24. Heather,

    I don’t think Calvin is the founder of Calvinism (just to be clear!) I do think Richard Muller’s thesis on that point is correct, in fact! But if you affirm certain Reformed themes, I think you could be said to be a Reformed thinker, maybe. Some people have a very narrow view of what it means to be Reformed, like those of the Westminster Calvinism ilk — i.e. they believe that you have to affirm certain Confessions, within a certain ecclesiological structure, and have certain views on baptism and the eucharist in order to truly be said to be Reformed. But I think that is rather ad hoc and ridiculous, since we could say, using a purely doctrinal grid, that we think more as a Reformed thinker V a Lutheran thinker V a Anabaptist thinker V a Roman Catholic thinker etc.

    At the end of the day, the only kind of thinker that really matters are those who attempt to magnify Jesus in all that they say and do!

    Liked by 2 people

  25. Thanks Bobby and Bowman.

    @ Bowman
    Reformed identity is up for grabs, and it may be that nobody today can catch it.

    That’s the impression I’m getting! 🙂

    @ Bobby
    if you affirm certain Reformed themes, I think you could be said to be a Reformed thinker, maybe.
    That makes sense, as “reformed” appears to be the catchall umbrella under which all of the various understandings rest. It just gets a little confusing at times as there are those who, as you said, tend to limit the definition of Reformed to certain specifics. But that certainly isn’t everyone’s perspective.


  26. Heather, I have recently reviewed a systematic theology whose author declares that he is Reformed because he has had “a Reformed experience of grace.” By this, he means that he has himself experienced William Perkins’s ‘catena aurea’ (Romans 8.30). Wonderful. And in 900 pages of basic theology he cites almost no theologians who are not Reformed (TM). Not wonderful.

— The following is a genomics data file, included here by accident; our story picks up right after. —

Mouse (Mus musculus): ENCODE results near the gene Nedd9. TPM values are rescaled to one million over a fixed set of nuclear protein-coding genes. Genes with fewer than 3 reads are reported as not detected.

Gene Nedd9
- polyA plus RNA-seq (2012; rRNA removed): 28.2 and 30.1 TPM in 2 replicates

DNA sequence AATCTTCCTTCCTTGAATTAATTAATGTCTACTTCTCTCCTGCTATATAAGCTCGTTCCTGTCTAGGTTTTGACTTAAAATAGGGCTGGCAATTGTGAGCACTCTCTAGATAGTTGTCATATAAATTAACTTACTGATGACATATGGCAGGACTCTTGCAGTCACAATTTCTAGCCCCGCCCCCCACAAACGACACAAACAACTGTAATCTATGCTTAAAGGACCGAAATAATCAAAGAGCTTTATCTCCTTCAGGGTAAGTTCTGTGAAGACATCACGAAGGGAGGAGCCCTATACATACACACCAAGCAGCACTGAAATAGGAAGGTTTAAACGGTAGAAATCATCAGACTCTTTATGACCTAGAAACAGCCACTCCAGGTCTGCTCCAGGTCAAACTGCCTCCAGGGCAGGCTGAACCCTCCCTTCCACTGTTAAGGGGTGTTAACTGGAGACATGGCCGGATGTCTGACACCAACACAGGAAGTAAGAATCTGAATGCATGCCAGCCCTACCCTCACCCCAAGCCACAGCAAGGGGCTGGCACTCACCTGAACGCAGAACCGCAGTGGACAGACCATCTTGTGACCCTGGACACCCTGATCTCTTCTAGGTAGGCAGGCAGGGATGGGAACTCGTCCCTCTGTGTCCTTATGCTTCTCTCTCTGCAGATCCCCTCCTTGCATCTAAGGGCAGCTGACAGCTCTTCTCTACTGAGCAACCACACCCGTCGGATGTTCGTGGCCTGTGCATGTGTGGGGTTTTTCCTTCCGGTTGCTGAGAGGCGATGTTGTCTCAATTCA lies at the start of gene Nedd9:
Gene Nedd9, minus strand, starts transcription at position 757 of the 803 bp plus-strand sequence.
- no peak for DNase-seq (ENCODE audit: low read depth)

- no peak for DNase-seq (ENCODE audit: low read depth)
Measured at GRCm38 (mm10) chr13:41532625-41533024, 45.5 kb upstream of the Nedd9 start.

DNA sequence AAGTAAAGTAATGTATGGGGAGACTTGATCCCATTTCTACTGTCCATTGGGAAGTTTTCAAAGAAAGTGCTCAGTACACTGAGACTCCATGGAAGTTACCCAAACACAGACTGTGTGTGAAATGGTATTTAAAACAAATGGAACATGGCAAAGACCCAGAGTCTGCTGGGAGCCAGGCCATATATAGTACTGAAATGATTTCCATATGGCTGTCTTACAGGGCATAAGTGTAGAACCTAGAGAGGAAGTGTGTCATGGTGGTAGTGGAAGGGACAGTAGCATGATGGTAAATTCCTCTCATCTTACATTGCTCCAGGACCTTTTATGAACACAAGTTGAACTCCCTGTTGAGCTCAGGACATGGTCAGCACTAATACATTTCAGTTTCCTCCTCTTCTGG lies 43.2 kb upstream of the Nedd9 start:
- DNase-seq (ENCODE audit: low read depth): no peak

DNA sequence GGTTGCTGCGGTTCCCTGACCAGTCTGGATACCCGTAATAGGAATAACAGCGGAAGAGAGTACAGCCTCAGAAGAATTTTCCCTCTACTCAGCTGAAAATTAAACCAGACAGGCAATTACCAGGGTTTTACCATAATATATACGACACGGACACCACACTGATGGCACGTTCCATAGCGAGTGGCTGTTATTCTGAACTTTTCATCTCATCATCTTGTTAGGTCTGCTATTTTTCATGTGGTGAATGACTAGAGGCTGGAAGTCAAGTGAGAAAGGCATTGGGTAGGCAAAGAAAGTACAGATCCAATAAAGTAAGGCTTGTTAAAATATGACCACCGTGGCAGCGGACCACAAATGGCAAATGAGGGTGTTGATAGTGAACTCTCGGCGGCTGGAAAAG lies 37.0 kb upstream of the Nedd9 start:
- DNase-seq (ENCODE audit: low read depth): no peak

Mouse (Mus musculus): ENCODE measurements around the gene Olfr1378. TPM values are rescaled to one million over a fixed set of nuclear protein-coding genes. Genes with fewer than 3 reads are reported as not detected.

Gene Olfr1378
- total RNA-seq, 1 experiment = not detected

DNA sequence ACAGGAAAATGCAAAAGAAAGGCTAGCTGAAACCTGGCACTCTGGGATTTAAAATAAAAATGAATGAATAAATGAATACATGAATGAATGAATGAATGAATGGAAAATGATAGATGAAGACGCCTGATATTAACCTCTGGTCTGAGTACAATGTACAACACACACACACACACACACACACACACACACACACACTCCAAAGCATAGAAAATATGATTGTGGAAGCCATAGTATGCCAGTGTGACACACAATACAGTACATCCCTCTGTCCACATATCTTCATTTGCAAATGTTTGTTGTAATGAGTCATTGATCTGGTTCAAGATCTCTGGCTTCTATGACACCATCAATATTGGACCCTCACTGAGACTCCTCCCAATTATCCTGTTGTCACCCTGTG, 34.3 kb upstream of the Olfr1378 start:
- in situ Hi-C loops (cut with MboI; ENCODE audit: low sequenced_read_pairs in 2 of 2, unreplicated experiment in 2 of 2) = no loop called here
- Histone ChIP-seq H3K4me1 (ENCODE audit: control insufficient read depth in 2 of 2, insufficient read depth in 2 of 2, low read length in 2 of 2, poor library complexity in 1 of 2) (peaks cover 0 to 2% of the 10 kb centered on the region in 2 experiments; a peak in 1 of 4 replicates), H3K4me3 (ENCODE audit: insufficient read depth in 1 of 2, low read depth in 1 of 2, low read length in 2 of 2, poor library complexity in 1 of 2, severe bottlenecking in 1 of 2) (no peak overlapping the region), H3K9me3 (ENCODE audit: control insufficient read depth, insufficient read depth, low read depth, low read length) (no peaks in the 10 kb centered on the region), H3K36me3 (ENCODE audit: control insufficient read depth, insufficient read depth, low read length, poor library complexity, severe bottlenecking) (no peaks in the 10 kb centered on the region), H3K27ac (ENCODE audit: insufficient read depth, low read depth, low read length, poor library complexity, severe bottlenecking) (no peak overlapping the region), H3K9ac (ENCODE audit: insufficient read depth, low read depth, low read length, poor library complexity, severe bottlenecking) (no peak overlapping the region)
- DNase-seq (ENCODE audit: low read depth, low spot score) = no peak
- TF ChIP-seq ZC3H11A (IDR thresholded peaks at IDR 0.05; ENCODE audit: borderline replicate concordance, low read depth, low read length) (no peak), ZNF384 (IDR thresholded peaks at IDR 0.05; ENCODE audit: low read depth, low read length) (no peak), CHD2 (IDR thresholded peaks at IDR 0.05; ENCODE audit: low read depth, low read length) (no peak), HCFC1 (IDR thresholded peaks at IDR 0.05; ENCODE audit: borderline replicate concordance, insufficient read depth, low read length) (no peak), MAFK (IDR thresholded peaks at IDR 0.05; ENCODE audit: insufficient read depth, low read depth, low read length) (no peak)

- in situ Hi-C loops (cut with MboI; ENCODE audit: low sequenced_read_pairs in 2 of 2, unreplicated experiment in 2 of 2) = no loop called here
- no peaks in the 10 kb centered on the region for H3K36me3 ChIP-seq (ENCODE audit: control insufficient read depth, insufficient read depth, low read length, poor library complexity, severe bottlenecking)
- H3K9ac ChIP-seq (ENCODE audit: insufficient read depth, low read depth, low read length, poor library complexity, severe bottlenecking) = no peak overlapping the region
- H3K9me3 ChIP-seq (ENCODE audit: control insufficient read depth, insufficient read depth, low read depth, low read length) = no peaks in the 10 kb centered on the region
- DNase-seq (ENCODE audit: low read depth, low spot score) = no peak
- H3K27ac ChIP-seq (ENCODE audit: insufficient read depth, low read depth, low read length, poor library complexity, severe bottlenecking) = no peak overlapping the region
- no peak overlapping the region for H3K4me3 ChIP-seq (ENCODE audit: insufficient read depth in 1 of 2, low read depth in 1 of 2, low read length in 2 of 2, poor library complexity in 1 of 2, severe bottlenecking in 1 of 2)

I was intrigued to note, however, that his Calvinism is an Amyrauldian ‘four point’ variety, and that in many loci his contemporary exegesis tugs him into positions usually thought to be Lutheran or Orthodox. Indeed, I smiled wryly as he flogged the straw man of “consubstantiation” in good Reformed fashion, and then explained the Lord’s presence in the Supper much as an actual Lutheran would actually do. He seems to have had no intention of being as ecumenical as he in fact was. The Bible made him do it.

    One can view this as Reformed identity disintegrating before our eyes as exegesis drives theologians to balance protology with eschatology, Fall with Exile, history with testimony, justification with incorporation, etc. There is more in scripture for systems to explain than the older Reformed systems can account for. And it must be said that those systems relied heavily on a good deal that was not in fact there. Quite apart from the depths of all the other traditions, identities defined as stubborn defense of those systems are on a collision course with the continuing advance of good (very often Reformed) biblical scholarship.

    But one could also view this eclecticism as the triumph of a continuing Reformed project. Generations before him struggled to avoid the concessions he tacitly made, but he did it as if holding a white elephant sale to get rid of things no longer needed. A butterfly shedding a cocoon is probably not sorry about it.


  27. @ Bowman
    Thank you for the extended discussion.

    The Bible made him do it

    May we all be willing to let go of the things which inhibit our ability to obediently follow Christ and love one another as He commanded.

    Liked by 1 person